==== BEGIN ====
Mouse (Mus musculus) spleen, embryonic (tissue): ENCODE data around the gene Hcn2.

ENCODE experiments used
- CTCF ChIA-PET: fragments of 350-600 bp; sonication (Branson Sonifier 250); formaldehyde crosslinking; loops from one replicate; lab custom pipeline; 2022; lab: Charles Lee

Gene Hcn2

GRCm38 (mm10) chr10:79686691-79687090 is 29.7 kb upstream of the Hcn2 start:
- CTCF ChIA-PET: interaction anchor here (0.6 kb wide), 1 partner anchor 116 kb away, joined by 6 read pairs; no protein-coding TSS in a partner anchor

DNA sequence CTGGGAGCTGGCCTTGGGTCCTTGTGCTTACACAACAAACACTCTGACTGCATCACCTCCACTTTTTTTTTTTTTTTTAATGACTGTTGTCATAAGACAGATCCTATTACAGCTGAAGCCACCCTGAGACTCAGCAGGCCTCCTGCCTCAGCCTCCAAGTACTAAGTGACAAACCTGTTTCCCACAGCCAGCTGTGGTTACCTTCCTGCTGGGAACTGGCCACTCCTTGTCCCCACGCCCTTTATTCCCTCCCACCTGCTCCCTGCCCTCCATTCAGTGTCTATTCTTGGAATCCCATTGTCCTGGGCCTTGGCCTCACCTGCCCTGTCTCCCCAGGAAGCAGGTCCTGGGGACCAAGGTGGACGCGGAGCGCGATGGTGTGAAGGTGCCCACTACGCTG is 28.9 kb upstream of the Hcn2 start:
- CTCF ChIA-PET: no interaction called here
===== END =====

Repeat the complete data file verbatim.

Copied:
Mouse (Mus musculus) spleen, embryonic (tissue): ENCODE data around the gene Hcn2.

ENCODE experiments used
- CTCF ChIA-PET: fragments of 350-600 bp; sonication (Branson Sonifier 250); formaldehyde crosslinking; loops from one replicate; lab custom pipeline; 2022; lab: Charles Lee

Gene Hcn2

GRCm38 (mm10) chr10:79686691-79687090 is 29.7 kb upstream of the Hcn2 start:
- CTCF ChIA-PET: interaction anchor here (0.6 kb wide), 1 partner anchor 116 kb away, joined by 6 read pairs; no protein-coding TSS in a partner anchor

DNA sequence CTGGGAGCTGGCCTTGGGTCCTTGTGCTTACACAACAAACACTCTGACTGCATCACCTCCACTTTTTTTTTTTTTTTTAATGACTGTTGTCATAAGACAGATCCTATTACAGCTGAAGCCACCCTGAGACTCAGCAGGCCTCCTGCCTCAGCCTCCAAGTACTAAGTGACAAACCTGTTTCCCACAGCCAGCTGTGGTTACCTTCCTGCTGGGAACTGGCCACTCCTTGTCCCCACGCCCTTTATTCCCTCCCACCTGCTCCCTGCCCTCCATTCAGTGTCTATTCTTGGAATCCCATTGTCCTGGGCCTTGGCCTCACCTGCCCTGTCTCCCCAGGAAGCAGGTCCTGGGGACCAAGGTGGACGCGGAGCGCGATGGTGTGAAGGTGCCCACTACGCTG is 28.9 kb upstream of the Hcn2 start:
- CTCF ChIA-PET: no interaction called here